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The Island of Sea Women

A Novel
Written by: Lisa See
Narrated by: Jennifer Lim
Length: 13 hrs and 22 mins
4.5 out of 5 stars (28 ratings)

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Publisher's Summary

A new novel from Lisa See, the New York Times best-selling author of The Tea Girl of Hummingbird Lane, about female friendship and family secrets on a small Korean island.

Mi-ja and Young-sook, two girls living on the Korean island of Jeju, are best friends who come from very different backgrounds. When they are old enough, they begin working in the sea with their village’s all-female diving collective, led by Young-sook’s mother. As the girls take up their positions as baby divers, they know they are beginning a life of excitement and responsibility but also danger.

Despite their love for each other, Mi-ja and Young-sook’s differences are impossible to ignore. The Island of Sea Women is an epoch set over many decades, beginning during a period of Japanese colonialism in the 1930s and 1940s, followed by World War II, the Korean War, and its aftermath, through the era of cell phones and wet suits for the women divers. Throughout this time, the residents of Jeju find themselves caught between warring empires. Mi-ja is the daughter of a Japanese collaborator, and she will forever be marked by this association. Young-sook was born into a long line of haenyeo and will inherit her mother’s position leading the divers in their village. Little do the two friends know that after surviving hundreds of dives and developing the closest of bonds, forces outside their control will push their friendship to the breaking point.

This beautiful, thoughtful novel illuminates a world turned upside down, one where the women are in charge, engaging in dangerous, physical work, and the men take care of the children. A classic Lisa See story - one of women’s friendships and the larger forces that shape them - The Island of Sea Women introduces listeners to the fierce and unforgettable female divers of Jeju Island and the dramatic history that shaped their lives.

©2019 Lisa See (P)2019 Simon & Schuster

What the critics say

"Narrator Jennifer Lim underscores the multiple layers of this audiobook about two friends who grew up in Jeju Island, Korea...  Lim's expressive delivery highlights protagonist Young-sook's personality and complex feelings... Lim's clear and sensitive portrayals, complete with believable accents, make it easy for listeners to keep track of the characters." (AudioFile)

What members say

Average Customer Ratings

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  • Overall
    5 out of 5 stars
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    5 out of 5 stars
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    5 out of 5 stars

Beautiful account of friendship and history.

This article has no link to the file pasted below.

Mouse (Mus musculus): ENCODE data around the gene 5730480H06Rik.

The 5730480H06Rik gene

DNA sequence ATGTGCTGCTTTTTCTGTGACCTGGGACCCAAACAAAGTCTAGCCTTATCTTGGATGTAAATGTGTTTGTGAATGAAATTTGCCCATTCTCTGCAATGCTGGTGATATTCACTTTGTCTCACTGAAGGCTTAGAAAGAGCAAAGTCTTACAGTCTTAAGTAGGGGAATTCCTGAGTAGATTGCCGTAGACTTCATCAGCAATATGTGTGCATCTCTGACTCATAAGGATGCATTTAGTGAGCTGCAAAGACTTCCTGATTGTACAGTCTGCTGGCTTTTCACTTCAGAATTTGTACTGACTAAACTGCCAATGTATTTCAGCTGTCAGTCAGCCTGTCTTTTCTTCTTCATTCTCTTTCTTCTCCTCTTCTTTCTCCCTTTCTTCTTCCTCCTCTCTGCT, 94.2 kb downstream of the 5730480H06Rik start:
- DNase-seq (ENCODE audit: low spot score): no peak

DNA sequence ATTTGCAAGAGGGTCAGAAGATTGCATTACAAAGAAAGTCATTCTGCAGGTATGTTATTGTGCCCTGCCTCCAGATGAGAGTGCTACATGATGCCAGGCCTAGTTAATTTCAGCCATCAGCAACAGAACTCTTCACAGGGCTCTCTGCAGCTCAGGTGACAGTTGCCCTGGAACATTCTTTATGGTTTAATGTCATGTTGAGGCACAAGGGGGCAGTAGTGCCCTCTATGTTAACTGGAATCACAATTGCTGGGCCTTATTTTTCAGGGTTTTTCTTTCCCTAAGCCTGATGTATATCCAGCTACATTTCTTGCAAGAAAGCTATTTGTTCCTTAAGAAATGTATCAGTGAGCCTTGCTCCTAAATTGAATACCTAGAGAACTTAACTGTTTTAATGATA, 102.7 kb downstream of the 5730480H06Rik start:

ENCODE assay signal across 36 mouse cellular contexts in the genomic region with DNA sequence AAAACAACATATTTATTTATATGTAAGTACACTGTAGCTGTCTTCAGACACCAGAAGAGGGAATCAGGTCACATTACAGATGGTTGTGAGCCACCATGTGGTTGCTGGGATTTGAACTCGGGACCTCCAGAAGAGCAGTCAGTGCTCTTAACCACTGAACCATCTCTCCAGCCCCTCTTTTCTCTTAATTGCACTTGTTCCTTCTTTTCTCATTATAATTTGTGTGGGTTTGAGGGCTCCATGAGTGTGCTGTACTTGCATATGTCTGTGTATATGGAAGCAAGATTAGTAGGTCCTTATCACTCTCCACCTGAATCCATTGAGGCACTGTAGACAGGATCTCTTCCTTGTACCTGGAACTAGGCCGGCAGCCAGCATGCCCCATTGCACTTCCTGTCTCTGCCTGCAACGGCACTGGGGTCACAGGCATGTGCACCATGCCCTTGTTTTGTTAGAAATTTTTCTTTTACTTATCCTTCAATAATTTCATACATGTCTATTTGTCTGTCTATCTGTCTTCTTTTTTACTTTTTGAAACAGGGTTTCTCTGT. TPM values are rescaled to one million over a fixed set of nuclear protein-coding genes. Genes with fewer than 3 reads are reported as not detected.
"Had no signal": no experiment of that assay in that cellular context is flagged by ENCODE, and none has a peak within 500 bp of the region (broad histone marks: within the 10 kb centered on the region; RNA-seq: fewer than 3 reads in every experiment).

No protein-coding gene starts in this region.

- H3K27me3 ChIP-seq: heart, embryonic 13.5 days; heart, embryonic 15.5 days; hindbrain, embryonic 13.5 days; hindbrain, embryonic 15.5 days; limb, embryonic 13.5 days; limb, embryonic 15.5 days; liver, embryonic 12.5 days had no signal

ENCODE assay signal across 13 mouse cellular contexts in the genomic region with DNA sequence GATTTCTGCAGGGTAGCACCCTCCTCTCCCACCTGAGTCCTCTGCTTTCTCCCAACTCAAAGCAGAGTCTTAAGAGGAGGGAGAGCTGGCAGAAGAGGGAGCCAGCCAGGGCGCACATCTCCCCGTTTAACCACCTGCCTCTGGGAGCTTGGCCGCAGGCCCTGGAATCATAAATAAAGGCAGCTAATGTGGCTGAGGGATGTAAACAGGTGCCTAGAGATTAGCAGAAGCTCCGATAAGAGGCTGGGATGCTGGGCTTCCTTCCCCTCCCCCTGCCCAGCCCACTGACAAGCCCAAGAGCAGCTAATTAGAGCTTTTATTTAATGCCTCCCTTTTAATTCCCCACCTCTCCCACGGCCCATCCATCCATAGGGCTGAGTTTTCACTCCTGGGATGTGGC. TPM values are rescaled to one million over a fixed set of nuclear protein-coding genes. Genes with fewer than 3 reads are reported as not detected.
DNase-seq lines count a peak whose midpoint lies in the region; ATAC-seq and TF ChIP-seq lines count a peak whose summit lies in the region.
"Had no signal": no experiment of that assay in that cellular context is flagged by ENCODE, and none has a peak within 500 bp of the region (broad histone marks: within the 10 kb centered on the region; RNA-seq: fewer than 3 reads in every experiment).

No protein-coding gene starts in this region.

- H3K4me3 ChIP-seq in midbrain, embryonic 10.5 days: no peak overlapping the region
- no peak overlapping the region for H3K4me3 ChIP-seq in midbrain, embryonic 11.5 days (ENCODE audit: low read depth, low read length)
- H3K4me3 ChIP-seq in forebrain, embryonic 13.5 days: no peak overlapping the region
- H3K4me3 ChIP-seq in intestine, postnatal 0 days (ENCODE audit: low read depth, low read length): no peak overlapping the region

Lisa See always manages to bring history and distant lands to life through the stories of women. This book set on Jeju island had me fascinated by the lives of the Haenyeo women. I love a book that can teach me a piece of history - the little known (to me) struggles between wwII and the Korean war for the people of Jeju. By telling the story through the eyes of a strong, fierce woman, through her family, friendships, traditions and her heart, the historical facts become real and not just dates in books. My heart wrenched by her losses and lifted by her joy... Young Sook felt like a kindred soul. I highly recommend this and ant book by Lisa See.

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    5 out of 5 stars

Lisa See strikes again :)

Lisa See never disappoints if you need a thorough story with magnificent characters, so real you could touch them. Snow Flower & the Secret Fan is still my favorite of hers, but this is a VERY close second. loved it!

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    5 out of 5 stars
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Lisa See is a treasure

I’m a huge Lisa See fan and The Island of Sea Women did not disappoint.
See thoroughly does her homework and research into the haenyeo culture of Jeju Island in Korea, that of these robust sea women. I had never heard of this matriarchal society, and my eyes were opened to a whole piece of history I knew nothing about. The story is beautifully crafted and you fall in love with the characters as she weaves her lyrical prose.Historical Fiction at its best!!!

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    2 out of 5 stars
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    1 out of 5 stars
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    2 out of 5 stars

Too much textbook, too little story

I was so disappointed with this book, following the amazing “Tea Girl of Hummingbird Lane”.
I returned this book at about the quarter point. It was like listening to a reading of a textbook with a little bit of story thrown in.
I hear the book is supposed to get better about halfway through, but I just couldn’t make it that far. The narrator’s voice was grating to my ears, and I didn’t think I could listen to hours more without at least enjoying the story.

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  • mary krause
  • 2019-03-28

Overly dramatic read

I love Lisa See\s stories and this one is no exception. However the read on this is too dramatic. It takes away from the story. The readers diction is great and she pronounces the Korean well but I really would like to hear this read with a softer style.

34 of 36 people found this review helpful

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    5 out of 5 stars
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    4 out of 5 stars